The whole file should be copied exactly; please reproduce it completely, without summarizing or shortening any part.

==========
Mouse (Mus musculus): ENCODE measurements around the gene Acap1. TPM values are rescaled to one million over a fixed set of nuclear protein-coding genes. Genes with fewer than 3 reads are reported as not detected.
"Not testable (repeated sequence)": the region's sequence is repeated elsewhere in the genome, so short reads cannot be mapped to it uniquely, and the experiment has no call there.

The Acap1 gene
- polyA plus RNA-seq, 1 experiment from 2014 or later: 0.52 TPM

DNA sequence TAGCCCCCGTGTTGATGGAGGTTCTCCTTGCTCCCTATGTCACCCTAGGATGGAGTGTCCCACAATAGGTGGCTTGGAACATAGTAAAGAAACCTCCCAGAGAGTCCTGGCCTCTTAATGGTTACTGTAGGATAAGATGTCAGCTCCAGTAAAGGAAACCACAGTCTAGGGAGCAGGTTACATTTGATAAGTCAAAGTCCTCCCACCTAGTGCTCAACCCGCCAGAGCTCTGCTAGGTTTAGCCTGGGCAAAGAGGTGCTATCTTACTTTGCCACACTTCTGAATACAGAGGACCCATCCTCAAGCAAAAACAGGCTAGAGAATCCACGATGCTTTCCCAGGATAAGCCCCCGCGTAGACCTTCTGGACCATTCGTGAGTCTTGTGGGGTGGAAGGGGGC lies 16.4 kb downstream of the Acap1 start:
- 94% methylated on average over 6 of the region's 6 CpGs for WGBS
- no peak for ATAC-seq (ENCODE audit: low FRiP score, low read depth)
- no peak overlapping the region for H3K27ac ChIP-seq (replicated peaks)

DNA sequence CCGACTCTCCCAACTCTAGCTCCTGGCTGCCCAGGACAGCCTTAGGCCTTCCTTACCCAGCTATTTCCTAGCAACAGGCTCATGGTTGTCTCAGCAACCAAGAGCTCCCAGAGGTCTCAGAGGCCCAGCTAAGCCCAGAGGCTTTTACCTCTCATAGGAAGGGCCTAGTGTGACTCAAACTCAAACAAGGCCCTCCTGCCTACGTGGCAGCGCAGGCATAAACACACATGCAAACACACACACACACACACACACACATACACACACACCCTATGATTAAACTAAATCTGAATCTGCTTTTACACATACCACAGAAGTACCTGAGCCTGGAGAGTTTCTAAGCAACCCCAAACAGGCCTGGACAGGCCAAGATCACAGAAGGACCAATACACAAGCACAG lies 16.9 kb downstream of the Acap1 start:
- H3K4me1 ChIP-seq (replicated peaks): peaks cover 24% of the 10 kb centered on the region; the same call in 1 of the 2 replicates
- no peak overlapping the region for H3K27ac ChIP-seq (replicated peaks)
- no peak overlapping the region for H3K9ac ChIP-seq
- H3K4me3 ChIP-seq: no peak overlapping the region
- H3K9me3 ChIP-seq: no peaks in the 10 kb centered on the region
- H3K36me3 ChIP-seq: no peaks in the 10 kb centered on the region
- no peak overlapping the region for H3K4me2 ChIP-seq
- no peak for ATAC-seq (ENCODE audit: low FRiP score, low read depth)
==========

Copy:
Mouse (Mus musculus): ENCODE measurements around the gene Acap1. TPM values are rescaled to one million over a fixed set of nuclear protein-coding genes. Genes with fewer than 3 reads are reported as not detected.
"Not testable (repeated sequence)": the region's sequence is repeated elsewhere in the genome, so short reads cannot be mapped to it uniquely, and the experiment has no call there.

The Acap1 gene
- polyA plus RNA-seq, 1 experiment from 2014 or later: 0.52 TPM

DNA sequence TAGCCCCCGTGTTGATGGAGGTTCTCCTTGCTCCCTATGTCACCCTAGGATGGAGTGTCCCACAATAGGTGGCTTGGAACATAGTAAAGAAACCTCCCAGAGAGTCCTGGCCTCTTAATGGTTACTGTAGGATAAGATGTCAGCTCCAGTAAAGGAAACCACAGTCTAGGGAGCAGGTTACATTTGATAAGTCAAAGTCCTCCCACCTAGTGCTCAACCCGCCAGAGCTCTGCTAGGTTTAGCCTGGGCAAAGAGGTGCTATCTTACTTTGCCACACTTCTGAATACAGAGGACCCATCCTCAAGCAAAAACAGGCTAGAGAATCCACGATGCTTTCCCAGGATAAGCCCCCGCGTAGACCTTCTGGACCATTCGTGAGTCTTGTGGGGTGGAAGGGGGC lies 16.4 kb downstream of the Acap1 start:
- 94% methylated on average over 6 of the region's 6 CpGs for WGBS
- no peak for ATAC-seq (ENCODE audit: low FRiP score, low read depth)
- no peak overlapping the region for H3K27ac ChIP-seq (replicated peaks)

DNA sequence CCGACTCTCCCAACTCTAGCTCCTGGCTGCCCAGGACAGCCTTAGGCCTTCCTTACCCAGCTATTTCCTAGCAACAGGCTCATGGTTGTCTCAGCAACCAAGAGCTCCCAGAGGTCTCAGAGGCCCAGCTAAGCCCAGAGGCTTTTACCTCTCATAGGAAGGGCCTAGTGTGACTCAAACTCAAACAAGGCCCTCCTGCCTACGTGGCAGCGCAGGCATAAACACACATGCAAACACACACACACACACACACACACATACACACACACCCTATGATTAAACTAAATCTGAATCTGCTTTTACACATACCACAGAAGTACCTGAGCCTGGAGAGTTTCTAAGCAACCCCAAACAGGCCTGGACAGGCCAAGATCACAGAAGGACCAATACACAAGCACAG lies 16.9 kb downstream of the Acap1 start:
- H3K4me1 ChIP-seq (replicated peaks): peaks cover 24% of the 10 kb centered on the region; the same call in 1 of the 2 replicates
- no peak overlapping the region for H3K27ac ChIP-seq (replicated peaks)
- no peak overlapping the region for H3K9ac ChIP-seq
- H3K4me3 ChIP-seq: no peak overlapping the region
- H3K9me3 ChIP-seq: no peaks in the 10 kb centered on the region
- H3K36me3 ChIP-seq: no peaks in the 10 kb centered on the region
- no peak overlapping the region for H3K4me2 ChIP-seq
- no peak for ATAC-seq (ENCODE audit: low FRiP score, low read depth)